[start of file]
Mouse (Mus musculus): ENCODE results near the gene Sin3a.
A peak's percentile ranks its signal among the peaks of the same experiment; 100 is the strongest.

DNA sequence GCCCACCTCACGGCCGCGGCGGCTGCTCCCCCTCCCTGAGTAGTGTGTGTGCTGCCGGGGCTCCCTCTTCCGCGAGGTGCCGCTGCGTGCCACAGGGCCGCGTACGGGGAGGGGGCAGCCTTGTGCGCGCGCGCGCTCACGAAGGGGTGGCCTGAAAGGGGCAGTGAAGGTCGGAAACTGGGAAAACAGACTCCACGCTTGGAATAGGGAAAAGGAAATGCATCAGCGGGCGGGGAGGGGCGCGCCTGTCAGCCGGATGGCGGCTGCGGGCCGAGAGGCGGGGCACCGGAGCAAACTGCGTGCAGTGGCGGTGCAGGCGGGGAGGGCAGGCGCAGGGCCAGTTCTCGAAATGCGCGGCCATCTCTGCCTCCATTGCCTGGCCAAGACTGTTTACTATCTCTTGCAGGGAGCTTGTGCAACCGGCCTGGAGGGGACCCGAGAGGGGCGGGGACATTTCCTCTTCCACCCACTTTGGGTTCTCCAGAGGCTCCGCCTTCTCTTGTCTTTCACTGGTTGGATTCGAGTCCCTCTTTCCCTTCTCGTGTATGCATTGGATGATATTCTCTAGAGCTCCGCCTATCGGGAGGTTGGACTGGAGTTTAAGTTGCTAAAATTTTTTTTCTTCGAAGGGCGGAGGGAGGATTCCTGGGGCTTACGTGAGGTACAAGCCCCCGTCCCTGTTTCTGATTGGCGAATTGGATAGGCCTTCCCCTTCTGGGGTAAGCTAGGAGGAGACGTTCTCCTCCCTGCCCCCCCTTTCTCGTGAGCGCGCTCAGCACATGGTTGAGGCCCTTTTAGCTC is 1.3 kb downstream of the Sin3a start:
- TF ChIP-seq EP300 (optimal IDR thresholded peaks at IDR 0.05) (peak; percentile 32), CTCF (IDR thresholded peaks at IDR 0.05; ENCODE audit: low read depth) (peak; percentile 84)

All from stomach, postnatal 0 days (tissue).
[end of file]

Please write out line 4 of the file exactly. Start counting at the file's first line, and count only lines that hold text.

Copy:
- TF ChIP-seq EP300 (optimal IDR thresholded peaks at IDR 0.05) (peak; percentile 32), CTCF (IDR thresholded peaks at IDR 0.05; ENCODE audit: low read depth) (peak; percentile 84)